it was quite fun! There were 8 of us. I made a simple pasta thing and other people brought breads and sides and deserts. those of us who drank, drank. those who didn't, didn't. we talked about work for a little bit but then the conversation went pretty well. no weird awkward silences. it wasn't boring.
I'm proud because I actually know every woman in my department, and I think I was the only one. Everyone else needed some kind of introduction. We all work in different groups and different buildings and I had a feeling that would happen, so even better that I had the deal.
I used to always feel like I needed some complicated justification for wanting to get women together, like we were being oppressed or something, or we were terribly special, and I don't feel like that anymore. I just feel like it's good for engineers to be friends with one another on whatever grounds they find necessary. and since women add diversity to the department as a whole, it's even more important for us to have friends in the department, and often easier for us to be friends with someone we have something in common with. in college, when I was in society of women engineers, people would occasionally ask me why there wasn't a society of men engineers, or they'd just point out the fact that if someone started a society of men engineers they'd be called sexist. I never had a great answer for that... the best thing I could come up with was that the acronym SME was already taken. So when I realized my answer (that engineering, in and of itself, is already a society of men) it was a big step for me. I also started understanding how important it was for engineering to evolve past the stereotypical picture of what it always had been, for globalization reasons if nothing else. Then it didn't have to be about me. It was about everyone.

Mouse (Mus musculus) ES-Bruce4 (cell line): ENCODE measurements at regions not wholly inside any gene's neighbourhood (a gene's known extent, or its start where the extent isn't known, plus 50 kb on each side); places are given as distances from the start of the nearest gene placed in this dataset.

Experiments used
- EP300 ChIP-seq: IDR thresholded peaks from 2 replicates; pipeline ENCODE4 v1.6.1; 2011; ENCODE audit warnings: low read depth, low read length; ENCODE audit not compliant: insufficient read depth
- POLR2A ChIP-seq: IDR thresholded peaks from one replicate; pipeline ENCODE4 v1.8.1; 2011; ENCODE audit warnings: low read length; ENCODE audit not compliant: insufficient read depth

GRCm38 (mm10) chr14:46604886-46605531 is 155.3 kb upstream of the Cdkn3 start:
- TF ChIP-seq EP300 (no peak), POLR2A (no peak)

I guess i've always had my same gut feelings, I just feel better about them now.